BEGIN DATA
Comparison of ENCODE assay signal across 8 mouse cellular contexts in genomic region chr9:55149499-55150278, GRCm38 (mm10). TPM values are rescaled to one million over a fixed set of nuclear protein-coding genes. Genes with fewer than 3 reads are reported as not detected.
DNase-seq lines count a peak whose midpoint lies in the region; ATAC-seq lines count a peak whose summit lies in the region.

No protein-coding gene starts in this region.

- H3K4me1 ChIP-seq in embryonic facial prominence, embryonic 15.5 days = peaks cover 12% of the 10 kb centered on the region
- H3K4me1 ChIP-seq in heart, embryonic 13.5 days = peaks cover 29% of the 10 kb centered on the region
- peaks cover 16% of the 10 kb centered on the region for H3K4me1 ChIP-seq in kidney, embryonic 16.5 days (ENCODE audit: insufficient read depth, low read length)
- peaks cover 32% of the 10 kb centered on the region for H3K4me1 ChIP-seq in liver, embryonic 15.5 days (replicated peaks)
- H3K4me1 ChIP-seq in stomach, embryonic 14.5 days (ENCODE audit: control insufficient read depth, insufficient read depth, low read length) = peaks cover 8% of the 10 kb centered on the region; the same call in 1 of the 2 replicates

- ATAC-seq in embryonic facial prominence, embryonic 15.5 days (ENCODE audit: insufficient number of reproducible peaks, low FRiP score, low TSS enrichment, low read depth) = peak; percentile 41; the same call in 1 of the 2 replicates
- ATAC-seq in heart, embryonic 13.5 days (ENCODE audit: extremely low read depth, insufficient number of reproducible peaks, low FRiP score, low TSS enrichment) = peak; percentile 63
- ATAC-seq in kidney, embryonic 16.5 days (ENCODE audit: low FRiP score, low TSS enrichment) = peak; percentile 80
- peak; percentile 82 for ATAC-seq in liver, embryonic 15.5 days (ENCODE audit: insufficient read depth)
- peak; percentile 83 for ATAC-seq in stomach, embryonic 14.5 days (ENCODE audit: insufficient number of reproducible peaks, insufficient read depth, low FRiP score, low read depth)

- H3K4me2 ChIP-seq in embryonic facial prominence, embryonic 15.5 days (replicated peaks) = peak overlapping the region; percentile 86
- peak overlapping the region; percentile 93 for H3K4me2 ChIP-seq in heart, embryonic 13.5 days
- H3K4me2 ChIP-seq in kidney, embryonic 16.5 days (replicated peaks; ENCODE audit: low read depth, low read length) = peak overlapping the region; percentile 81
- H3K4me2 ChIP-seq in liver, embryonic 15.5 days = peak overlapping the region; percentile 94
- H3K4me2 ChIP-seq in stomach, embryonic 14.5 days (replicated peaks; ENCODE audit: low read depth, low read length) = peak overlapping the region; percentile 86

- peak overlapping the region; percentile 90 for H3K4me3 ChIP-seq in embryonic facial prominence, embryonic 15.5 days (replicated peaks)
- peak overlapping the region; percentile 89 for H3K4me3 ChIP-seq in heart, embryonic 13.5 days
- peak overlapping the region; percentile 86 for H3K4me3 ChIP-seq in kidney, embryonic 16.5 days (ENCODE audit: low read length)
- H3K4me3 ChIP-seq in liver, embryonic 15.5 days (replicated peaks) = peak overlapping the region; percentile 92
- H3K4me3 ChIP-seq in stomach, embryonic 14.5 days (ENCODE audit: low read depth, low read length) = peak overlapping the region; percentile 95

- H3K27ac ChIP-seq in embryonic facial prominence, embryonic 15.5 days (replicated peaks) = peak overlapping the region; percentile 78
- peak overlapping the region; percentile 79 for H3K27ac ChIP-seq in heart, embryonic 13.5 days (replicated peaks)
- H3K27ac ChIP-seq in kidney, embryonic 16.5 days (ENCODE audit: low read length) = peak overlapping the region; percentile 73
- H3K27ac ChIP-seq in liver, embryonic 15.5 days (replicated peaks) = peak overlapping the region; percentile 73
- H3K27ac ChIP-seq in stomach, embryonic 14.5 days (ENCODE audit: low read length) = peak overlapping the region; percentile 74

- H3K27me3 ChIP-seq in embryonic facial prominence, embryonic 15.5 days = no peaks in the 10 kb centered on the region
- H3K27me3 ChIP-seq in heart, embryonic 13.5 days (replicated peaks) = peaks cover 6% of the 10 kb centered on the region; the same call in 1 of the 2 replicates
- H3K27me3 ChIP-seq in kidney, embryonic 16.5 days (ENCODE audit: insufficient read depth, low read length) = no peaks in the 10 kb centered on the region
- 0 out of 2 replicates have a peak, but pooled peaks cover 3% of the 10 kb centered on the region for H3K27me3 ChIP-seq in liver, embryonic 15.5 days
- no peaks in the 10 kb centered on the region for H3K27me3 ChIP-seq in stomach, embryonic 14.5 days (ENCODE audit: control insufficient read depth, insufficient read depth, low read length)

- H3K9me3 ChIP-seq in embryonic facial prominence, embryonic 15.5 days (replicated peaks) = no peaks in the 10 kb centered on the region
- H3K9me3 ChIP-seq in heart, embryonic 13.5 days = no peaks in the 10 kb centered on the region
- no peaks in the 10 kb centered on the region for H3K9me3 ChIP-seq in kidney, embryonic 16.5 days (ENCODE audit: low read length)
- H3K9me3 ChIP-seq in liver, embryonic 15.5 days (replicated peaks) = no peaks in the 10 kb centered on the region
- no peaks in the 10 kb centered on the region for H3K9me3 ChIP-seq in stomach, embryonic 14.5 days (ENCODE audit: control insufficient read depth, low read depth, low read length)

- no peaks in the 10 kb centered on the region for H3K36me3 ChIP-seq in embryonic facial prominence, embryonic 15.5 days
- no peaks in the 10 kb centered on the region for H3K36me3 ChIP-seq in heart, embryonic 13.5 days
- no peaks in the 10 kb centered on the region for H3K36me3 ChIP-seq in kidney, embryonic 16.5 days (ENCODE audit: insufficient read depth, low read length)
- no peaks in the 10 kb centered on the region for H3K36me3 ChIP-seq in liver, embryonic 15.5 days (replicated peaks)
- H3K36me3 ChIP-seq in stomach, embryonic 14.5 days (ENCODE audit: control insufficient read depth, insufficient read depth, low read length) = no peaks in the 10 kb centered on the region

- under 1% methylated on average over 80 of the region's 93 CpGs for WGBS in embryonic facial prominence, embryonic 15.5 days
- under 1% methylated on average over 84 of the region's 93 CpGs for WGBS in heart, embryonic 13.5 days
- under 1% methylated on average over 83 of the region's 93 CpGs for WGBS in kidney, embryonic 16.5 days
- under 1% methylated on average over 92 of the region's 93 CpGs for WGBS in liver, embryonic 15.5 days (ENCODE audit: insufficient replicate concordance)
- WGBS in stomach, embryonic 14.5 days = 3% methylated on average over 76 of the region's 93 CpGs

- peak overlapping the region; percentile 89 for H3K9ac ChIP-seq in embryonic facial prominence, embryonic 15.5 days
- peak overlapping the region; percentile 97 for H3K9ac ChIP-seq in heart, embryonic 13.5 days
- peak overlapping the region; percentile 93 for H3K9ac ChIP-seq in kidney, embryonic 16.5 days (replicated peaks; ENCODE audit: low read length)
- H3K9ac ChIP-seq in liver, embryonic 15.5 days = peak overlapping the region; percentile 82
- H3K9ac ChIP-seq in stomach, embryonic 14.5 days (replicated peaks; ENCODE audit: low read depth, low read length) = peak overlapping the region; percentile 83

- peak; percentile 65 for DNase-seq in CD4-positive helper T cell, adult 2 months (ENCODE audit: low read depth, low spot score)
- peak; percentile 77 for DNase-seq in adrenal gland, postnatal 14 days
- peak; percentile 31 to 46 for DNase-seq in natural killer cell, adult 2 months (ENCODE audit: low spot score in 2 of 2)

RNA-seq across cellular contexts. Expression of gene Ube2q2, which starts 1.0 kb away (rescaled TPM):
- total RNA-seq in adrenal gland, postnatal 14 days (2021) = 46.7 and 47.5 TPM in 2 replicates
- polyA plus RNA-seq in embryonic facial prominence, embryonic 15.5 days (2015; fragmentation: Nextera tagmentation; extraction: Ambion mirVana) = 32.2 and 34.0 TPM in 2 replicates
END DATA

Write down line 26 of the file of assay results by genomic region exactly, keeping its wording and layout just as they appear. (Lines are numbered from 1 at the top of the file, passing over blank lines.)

- H3K27ac ChIP-seq in kidney, embryonic 16.5 days (ENCODE audit: low read length) = peak overlapping the region; percentile 73